Bird Feeders from Recycled Containers
I just love when birds some to visit my little back yard. They take my mind off the housework for a second and bring me a sense of wonder and a moment of amusement.
I found that I can make a bird feeder quite easily with a few things that are hanging around the house. I usually have a few plastic bottles ready to take to the recycling bin. By preparing a bird feeder, I can get the birds to come and stay for a while by giving them a little more incentive.
If you loves birds as I do, you could also make a bird feeder as a family project or do it yourself. If you are looking for something to keep your children busy this summer, you could suggest they make a simple birdhouse out of a used juice bottle. You could use the small bottles or even the one-quart bottles.
First of all, wash them well with a little soap and water. Draw where you want the opening to be on the side where the birds can enter to get the seed. You can start the hole by using a sharp knife (help younger children with this) and then insert scissors into the hole to finish cutting out the circle.
If you decide to decorate the bird feeder, make sure to use acrylic paints or magic markers which are non-toxic.
Mostly what you need is something to hang the bird feeder with, which could include a small rope, string or wire. You need a place to hold the bird seed, little holes that will allow any water to drain out in case it rains, a place for the birds to perch (which could be the branch where you hang it), like a dowel or rod you add.
Here are some other suggestions for different bird feeders which are easy to make.
Milk carton bird feeder: Use a two-quart milk box and cut the hole big enough for the bird to perch on the side. Or you can stick a chopstick through the side for the bird to perch on.
Pinecone bird feeder: Spread lard or peanut butter around a pinecone with a spoon - try to get it into the little spaces. Then sprinkle birdseed on the sticky pinecone. You can hang two together over a branch or just hang a single one.
Pie tin: You can use a small pie tin like those used for meat pies and make a mixture of lard or peanut butter and bird seed. Spread it in the bottom and hang with wire or string.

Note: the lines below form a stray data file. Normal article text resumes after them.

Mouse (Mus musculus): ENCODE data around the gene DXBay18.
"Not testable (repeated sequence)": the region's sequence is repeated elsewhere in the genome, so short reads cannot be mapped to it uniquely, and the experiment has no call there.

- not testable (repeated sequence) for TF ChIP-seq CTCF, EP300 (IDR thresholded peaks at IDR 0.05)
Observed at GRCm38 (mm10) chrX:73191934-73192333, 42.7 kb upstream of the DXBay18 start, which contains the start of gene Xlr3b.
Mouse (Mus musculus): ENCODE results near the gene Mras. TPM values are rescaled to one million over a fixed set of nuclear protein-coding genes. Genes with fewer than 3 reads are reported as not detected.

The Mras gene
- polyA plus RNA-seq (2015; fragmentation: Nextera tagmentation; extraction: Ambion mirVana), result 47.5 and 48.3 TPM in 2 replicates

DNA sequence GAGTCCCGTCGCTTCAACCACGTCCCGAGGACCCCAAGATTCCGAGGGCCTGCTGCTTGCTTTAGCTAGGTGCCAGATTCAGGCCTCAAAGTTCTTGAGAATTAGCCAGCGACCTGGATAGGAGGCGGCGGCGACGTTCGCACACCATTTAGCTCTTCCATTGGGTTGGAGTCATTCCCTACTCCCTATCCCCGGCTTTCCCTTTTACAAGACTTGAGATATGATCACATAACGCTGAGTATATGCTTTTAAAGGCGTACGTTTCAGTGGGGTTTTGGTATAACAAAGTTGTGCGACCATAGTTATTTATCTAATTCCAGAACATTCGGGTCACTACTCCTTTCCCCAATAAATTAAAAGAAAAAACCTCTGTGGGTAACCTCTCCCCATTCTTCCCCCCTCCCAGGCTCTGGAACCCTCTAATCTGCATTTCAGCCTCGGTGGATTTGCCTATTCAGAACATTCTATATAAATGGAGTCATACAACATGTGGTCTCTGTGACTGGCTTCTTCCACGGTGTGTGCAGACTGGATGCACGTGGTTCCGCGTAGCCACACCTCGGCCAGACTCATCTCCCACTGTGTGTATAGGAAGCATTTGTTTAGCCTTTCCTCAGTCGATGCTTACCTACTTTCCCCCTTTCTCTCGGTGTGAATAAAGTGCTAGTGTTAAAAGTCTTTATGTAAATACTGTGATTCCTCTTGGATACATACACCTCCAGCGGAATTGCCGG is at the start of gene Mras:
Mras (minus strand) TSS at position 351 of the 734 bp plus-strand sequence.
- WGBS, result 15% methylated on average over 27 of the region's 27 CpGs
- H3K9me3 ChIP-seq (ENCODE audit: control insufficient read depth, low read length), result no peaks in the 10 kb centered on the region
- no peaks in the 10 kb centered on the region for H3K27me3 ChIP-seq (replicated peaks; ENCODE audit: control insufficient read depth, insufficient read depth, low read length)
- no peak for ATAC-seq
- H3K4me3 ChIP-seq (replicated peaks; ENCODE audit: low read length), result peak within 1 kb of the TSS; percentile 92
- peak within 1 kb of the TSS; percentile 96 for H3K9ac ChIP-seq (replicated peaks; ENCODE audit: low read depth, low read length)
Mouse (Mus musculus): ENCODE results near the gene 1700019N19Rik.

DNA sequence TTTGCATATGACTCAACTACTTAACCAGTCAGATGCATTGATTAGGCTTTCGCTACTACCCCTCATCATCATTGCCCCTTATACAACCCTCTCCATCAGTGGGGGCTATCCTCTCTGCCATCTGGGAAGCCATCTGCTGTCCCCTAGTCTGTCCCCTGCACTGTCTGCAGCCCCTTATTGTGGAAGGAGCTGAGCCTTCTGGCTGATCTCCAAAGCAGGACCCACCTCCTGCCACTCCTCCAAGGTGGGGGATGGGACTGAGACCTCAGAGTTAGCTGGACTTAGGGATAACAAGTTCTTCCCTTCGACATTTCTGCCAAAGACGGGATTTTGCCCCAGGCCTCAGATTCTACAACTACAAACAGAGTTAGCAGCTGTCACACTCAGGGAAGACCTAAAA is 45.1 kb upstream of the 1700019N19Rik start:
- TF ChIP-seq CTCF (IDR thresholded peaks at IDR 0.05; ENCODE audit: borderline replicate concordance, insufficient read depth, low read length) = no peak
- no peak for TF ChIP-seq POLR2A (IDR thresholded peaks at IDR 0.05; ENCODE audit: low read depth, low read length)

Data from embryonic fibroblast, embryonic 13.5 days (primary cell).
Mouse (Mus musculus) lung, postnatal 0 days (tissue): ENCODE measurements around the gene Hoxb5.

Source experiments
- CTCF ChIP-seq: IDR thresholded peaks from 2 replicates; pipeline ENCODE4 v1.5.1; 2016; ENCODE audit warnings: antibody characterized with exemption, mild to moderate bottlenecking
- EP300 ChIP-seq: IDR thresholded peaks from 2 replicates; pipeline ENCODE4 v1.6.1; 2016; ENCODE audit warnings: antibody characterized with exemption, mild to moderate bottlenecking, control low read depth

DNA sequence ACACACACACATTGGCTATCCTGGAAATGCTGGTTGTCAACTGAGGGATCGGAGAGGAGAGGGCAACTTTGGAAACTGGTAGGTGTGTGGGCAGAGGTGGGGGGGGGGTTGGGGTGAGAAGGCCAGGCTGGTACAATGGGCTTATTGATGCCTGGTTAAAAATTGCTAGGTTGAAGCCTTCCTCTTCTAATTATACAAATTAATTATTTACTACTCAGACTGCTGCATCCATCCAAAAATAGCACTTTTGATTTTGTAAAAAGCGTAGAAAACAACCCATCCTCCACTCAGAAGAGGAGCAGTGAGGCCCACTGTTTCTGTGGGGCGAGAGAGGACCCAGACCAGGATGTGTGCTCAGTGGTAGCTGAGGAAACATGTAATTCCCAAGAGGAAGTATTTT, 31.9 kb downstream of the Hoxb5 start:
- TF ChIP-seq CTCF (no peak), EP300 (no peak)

Peanut butter jar: Cut out a hole in side and also add a dowel by pushing through about an inch from the bottom of the jar. Attach it with waterproof glue or hot glue gun.
Bagel feeder: Coat a bagel with peanut butter and then roll it in cornmeal or mixed birdseed and hang it on a tree branch.
Cherrios bird feeder: String cherrios or other cereals that have a hole. You could also coat the cereal with peanut butter. Then hang them on your bushes.
These simple bird feeders can bring you and your children many interesting opportunities to watch the birds and observe their habits.
All wild birds really need to be attracted to a backyard are food, water, shelter or a nesting site. If you offer several different foods, you will attract a greater variety of birds.
Birds love: seeds, nectar, fruits, insects, scraps, and nuts. It is advised that you also add water to your back yard either in a bird bath, pond, waterfall or stream. Make sure to change the water often so you do not harm the birds. Be sure to check the food you set out to make sure it does not rot or spoil. If it is, replace it. You don't want to spread diseases to the birds.
We had a big bush at our last home that attracted birds. One day we found a little nest that they had crafted with pieces of this and that.
Types of seed that birds eat. Birds have different tastes and a certain seed will attract a particular variety of birds. Here are the most commonly used birdseed. Cracked corn, hulled sunflower seeds, Red Milo, millet, safflower seeds, and black oil sunflower seeds.
There are also different grades of birdseed, usually commercial birdseed mix and premium songbird birdseed mix. You might want to try the different types in a variety of feeders to see how many different kinds of birds you can attract. You can also put left over rice in your bird feeder. If it begins to spoil, then replace it.
Store the birdseed in a cool, dry area in airtight containers.
Don't worry that the birds will starve if you forget to refill your feeder. Wild birds are perfectly capable of finding other sources of food.
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